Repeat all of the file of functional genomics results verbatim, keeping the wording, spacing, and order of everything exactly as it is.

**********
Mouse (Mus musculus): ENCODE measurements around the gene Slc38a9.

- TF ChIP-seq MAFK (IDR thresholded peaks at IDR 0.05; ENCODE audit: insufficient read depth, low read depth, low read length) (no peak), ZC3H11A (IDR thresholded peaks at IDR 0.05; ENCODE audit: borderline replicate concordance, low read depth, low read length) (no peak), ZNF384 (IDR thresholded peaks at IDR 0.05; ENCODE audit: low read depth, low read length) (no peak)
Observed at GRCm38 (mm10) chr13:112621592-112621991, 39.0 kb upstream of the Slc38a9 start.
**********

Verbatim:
Mouse (Mus musculus): ENCODE measurements around the gene Slc38a9.

- TF ChIP-seq MAFK (IDR thresholded peaks at IDR 0.05; ENCODE audit: insufficient read depth, low read depth, low read length) (no peak), ZC3H11A (IDR thresholded peaks at IDR 0.05; ENCODE audit: borderline replicate concordance, low read depth, low read length) (no peak), ZNF384 (IDR thresholded peaks at IDR 0.05; ENCODE audit: low read depth, low read length) (no peak)
Observed at GRCm38 (mm10) chr13:112621592-112621991, 39.0 kb upstream of the Slc38a9 start.